Exxon Mobil: Reasons to Stay Bullish
Exxon Mobil (XOM) is in a soup this year. The stock has lost over 15% of its market capitalization in 2015 so far and trades close to its 52-week low. Additionally, Exxon posted its lowest profit in six years when it released its second-quarter results at the end of July. In fact, the company's top line was down 33% year-over-year, and it missed EPS forecasts by a wide margin.
However, I think that investors should consider using Exxon's drop in 2015 as a buying opportunity, and focus on the company's long-term prospects instead of its latest quarterly report.
Downstream and chemical businesses look attractive, while upstream will improve
Exxon Mobil is a diversified company. As a result, it can mitigate the weakness in a particular area of its business on the back of its diversification. In fact, Exxon's downstream and chemical businesses are offsetting the decline in its upstream business.
In fact, Exxon's downstream segment improved the company's overall earnings by $1.1 billion during the second quarter. The downstream business' earnings increased to $1.5 billion, up by $795 million as compared to the prior-year period. Additionally, the chemical business' earnings grew by $405 million as compared to the same quarter last year. This helped Exxon offset the huge loss in its upstream business to some extent.
The improvement in the company's downstream business was driven by an improvement in refining margins. Looking ahead, it is likely that refinery demand will remain strong on the back of robust crude oil demand. For instance, earlier in August, capacity utilization at U.S. refineries was 96% as they processed 17.1 million barrels a day, up 313,000 barrels as compared to the preceding week.
Now, oil demand in the U.S. has remained strong this year, and the trend is slated to continue due to the improving usage of diesel, jet fuel, and gasoline. This will lead to stronger refinery demand going forward, which will act as a catalyst for Exxon's downstream business. Moreover, on a global scale as well, the refining business should do well, primarily driven by China. According to a recent Bloomberg report:
"China's crude imports rose to a record on a monthly basis, driven by buying from small private refineries, according to preliminary data from the Beijing-based General Administration of Customs on Saturday.
Chinese imports last month jumped almost 30 percent to the highest monthly level on record on demand from filling strategic petroleum reserves. China is the world's second-biggest oil consuming country after the U.S."
Looking ahead, I think that oil demand in China will remain strong in the long run as the country produces less oil than it needs. There is a wide gap between oil consumption and production in China, and the gap is expected to widen going forward. This means that China will continue importing and refining more oil in order to meet its needs. Now, Exxon Mobil has both upstream and downstream businesses in China, which means that the company will see strong refining demand in the region.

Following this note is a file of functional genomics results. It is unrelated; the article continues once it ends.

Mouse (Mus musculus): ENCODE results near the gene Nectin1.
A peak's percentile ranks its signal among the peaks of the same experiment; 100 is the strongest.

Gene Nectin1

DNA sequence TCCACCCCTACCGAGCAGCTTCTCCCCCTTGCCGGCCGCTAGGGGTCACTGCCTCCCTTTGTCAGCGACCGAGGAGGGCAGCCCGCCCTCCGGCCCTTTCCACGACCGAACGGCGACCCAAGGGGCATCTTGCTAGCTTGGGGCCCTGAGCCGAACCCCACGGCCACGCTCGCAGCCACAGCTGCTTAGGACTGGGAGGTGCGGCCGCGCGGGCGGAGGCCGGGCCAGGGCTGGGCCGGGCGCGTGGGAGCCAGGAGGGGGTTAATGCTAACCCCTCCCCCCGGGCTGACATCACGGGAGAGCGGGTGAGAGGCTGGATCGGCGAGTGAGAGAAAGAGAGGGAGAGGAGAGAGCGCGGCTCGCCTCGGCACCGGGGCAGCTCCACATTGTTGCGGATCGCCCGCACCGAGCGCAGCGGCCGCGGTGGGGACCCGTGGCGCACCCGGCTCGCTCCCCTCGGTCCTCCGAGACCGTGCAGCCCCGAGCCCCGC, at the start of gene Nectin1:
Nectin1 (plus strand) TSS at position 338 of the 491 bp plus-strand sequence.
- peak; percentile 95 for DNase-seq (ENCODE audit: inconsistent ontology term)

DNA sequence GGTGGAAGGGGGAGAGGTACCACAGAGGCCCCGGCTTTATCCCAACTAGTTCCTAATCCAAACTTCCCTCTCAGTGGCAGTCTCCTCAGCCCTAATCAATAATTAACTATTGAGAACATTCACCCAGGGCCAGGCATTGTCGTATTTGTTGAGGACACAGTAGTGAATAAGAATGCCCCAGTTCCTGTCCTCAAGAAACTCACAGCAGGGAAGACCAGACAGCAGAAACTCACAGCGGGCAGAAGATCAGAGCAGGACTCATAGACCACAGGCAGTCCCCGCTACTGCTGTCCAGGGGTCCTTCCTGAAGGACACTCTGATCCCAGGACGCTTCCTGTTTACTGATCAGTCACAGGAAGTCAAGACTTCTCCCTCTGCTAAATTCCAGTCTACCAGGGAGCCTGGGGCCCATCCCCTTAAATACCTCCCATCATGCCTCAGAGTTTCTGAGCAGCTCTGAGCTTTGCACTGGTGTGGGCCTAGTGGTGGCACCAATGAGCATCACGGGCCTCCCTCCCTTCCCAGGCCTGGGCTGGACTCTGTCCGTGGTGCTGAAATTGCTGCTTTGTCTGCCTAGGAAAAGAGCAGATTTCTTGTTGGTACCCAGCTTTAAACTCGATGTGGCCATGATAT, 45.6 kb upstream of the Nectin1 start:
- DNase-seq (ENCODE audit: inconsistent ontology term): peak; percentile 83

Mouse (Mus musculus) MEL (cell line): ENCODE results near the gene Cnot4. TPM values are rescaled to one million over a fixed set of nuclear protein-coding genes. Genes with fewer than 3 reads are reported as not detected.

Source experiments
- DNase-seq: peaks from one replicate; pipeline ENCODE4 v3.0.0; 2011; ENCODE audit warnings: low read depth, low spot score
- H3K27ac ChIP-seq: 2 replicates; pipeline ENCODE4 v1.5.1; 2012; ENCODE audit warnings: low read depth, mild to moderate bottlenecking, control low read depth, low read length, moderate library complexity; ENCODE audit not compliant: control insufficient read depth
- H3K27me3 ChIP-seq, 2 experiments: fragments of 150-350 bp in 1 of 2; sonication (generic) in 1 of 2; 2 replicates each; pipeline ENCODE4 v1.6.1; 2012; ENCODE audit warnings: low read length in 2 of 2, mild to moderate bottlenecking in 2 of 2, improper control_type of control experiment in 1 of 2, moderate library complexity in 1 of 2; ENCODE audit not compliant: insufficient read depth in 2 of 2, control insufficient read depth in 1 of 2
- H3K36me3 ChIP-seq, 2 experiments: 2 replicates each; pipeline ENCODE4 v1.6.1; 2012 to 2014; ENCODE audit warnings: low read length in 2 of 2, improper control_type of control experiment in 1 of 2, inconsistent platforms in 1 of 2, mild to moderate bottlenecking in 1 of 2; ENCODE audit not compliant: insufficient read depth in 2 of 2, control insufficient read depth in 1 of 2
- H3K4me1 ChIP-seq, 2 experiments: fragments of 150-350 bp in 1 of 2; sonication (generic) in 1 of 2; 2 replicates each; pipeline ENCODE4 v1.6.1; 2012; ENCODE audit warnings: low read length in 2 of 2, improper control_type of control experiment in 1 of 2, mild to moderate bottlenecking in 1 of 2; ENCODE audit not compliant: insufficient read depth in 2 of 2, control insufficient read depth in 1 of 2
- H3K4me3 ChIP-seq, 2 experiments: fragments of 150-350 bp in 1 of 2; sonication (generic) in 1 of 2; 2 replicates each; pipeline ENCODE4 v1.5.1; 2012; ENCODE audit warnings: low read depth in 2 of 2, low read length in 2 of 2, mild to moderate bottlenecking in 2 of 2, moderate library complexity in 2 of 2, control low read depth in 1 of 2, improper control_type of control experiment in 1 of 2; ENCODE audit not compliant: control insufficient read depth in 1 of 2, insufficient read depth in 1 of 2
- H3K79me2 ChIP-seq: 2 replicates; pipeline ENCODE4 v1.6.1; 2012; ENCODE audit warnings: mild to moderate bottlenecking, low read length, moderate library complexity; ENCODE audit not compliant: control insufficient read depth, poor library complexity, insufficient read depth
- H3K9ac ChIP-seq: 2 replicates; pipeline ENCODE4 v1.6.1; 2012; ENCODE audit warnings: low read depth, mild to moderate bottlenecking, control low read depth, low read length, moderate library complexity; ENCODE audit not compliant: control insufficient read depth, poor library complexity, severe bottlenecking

Also, an improvement in demand in China could lead to better oil prices, as the increase in Chinese imports helped oil prices recover from five-month lows on Monday. As a result, increasing imports from China might have a positive impact on Exxon's upstream business as well, which has been under pressure due to weakness in average realized prices.
Low costs will support the upstream business and cash flow
Exxon Mobil is focusing on the deployment of proprietary technologies to improve efficiency and productivity. Exxon has been able to achieve cost savings of around 30% so far this year in onshore U.S.
Also, Exxon Mobil has the lowest cost profile among its peers in U.S. shale plays. This is the reason why the company has a strong cash flow profile and was added to Goldman Sachs' (GS) "conviction buy" last month.
Goldman Sachs analyst Neil Mehta is of the opinion that Exxon is well-positioned to outperform its peers and the broader energy sector. He calls Exxon a "rare dividend/FCF growth story among big oils." According to Mehta, Exxon's free cash flow is expected to grow from $9 billion in 2015 to $19 billion in 2017, driven by improving production volumes and decreasing capital expenditure. Additionally, Exxon can improve its dividend by 6% annually until 2017, which compares favorably to 0% and 1% dividend growth for peers such as ConocoPhillips (COP) and Chevron (CVX), respectively.
There's no doubt that Exxon Mobil's financial performance has taken a hit of late due to the prevailing oil scenario. This has led to a drop in the company's stock price as well. However, Exxon's size and diversity makes it a good investment despite adverse oil pricing. The company will benefit from increasing refining demand in the U.S. and China, while increasing imports into China will act as another catalyst. Thus, in my opinion, investors should definitely consider buying the drop in Exxon Mobil shares as they present a good opportunity for the long run.